JACKSONVILLE, Fla. — The COVID-19 pandemic has had a steady impact on the finances of families across the First Coast, and despite vaccinations making it possible for more businesses to reopen, the number of landlords filing for court-ordered evictions remains high.
"There have been a consistent level of filings," said Suzanne Garrow, an attorney with the Jacksonville Area Legal Aid office who works with renters facing eviction.
On Your Side reached out to the Duval County Clerk of Courts for the number of evictions filed for 2021.
The numbers reflect a high in January, a low in May, and an uptick in June:
- January: 940
- February: 700
- March: 715
- April: 460
- May: 452
- June: 600* (Through June 28)
Garrow said the courts have been staying the eviction in those cases, consistent with the CDC-ordered moratorium. They have been tracking the cases and discovered many are in the Black community.
"There are certain ZIP codes where filings are greater," Garrow said. "What we see is in those ZIP codes, many of those ZIP codes are predominately people of color."
Shannon Nazworth is the CEO of Ability Housing, a nonprofit that provides affordable housing. As a landlord, the nonprofit has seen it from both sides.
"There are still resources for people who are behind on their rent, so I encourage anyone to reach out, and landlords can look into it as well to help their tenants," she said.
Nazworth said the help is in the form of federal dollars to the City of Jacksonville as well as the Florida Department of Children and Families.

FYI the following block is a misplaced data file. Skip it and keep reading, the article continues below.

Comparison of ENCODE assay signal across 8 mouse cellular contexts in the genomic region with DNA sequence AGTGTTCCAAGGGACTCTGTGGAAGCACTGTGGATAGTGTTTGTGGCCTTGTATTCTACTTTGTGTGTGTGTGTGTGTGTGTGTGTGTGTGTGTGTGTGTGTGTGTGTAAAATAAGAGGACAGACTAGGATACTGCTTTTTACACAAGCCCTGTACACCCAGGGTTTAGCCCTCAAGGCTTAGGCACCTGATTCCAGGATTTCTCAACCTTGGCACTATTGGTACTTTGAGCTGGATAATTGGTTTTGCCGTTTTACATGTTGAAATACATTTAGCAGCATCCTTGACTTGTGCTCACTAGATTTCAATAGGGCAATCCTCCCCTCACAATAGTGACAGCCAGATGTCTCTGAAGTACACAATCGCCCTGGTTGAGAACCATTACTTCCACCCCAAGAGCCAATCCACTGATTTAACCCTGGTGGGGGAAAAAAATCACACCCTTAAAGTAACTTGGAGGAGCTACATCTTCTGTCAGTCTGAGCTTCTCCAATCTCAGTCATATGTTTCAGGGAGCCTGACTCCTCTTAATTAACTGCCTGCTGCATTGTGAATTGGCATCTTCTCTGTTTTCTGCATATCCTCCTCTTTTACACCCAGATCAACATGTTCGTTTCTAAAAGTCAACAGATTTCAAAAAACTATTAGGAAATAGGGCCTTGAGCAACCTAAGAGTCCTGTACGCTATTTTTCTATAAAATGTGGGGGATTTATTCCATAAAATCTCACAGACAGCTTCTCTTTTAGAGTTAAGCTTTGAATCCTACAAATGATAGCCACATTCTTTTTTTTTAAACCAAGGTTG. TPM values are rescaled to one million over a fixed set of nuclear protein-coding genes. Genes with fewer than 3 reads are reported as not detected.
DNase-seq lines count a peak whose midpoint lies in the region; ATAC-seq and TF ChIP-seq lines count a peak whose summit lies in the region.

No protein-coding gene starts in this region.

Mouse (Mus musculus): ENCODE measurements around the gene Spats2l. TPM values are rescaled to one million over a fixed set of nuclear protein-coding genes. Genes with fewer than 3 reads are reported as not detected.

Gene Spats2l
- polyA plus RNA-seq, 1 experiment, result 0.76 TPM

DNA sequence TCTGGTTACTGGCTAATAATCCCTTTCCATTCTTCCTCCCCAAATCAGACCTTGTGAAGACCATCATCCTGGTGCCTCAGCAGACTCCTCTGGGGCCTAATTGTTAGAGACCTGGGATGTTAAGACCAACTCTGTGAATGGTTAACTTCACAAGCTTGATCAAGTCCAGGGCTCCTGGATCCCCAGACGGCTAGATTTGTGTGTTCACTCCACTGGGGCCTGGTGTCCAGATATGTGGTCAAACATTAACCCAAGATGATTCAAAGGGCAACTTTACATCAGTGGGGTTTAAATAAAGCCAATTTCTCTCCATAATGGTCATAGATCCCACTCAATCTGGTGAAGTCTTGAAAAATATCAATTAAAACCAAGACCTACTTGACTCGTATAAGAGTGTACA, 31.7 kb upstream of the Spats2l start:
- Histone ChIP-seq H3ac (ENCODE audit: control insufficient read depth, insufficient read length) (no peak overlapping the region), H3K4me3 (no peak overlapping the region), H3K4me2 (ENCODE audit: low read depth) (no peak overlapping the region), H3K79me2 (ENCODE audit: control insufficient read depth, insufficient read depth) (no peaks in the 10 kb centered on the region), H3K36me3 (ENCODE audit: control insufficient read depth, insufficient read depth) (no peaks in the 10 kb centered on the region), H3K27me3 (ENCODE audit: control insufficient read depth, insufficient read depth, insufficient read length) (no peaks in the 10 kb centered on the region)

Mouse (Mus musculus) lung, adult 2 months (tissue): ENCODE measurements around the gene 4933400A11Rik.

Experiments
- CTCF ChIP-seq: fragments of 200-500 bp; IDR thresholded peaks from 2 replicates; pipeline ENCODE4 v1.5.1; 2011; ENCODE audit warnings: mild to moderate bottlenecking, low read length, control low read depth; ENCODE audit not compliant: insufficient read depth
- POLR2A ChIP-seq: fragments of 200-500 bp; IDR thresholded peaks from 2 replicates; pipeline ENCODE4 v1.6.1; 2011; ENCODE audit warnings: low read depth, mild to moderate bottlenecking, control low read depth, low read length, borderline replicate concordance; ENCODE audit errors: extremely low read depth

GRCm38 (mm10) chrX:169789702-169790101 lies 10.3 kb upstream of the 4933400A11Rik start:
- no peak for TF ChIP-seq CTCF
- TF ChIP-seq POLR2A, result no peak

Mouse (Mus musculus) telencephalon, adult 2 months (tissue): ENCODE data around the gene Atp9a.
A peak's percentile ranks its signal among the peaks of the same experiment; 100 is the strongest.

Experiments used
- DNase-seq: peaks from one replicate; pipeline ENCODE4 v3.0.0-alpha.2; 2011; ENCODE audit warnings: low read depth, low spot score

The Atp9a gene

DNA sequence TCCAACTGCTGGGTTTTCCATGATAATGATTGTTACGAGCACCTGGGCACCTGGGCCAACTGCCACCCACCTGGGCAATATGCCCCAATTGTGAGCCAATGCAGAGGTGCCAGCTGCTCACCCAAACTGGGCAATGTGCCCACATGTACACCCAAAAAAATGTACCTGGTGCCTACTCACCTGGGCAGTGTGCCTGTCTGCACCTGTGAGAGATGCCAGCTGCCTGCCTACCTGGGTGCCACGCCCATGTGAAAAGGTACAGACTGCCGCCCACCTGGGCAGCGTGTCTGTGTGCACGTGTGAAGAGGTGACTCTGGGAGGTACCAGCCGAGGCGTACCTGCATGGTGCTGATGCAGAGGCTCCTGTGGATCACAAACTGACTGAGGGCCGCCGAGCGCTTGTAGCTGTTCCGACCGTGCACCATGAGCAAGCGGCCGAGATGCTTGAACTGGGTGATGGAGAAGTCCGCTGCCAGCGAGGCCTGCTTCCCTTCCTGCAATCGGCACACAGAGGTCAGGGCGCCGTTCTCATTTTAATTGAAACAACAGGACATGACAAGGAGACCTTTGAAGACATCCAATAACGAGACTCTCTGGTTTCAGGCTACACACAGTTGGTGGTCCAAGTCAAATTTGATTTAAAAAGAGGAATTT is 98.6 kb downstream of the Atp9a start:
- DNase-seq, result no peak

"We are working to provide affordable housing but it is difficult," said Nazworth. "Jacksonville has a growing issue with housing that is affordable because of the boom and skyrocketing prices."
Attorney Dan Copeland has seen it from the other side of the issue. Copeland tells On Your Side since January, he has filed about 20 evictions.
Copeland represents landlords.
"These are not megamillionaires. They're just in bad a shape as the tenant or worse," Copeland said.
The CDC moratorium on evictions is extended to July 31, and he believes there will be another extension, which he says is unfair.
"A lot of them are losing their homes or properties to foreclosure," he said.
To counter the long wait to be paid or the uncertainty of ever being paid, he said landlords have decided to let leases expire and then ask the tenant to move.
Garrow believes this will be the last extension on the moratorium. She said it is being done to give tenants time to receive their benefits.
She said if you are having trouble paying your rent, and it is COVID-19 related, don't ignore the landlord, and do not ignore an eviction notice.
Click here for more information from Jax Legal Aid.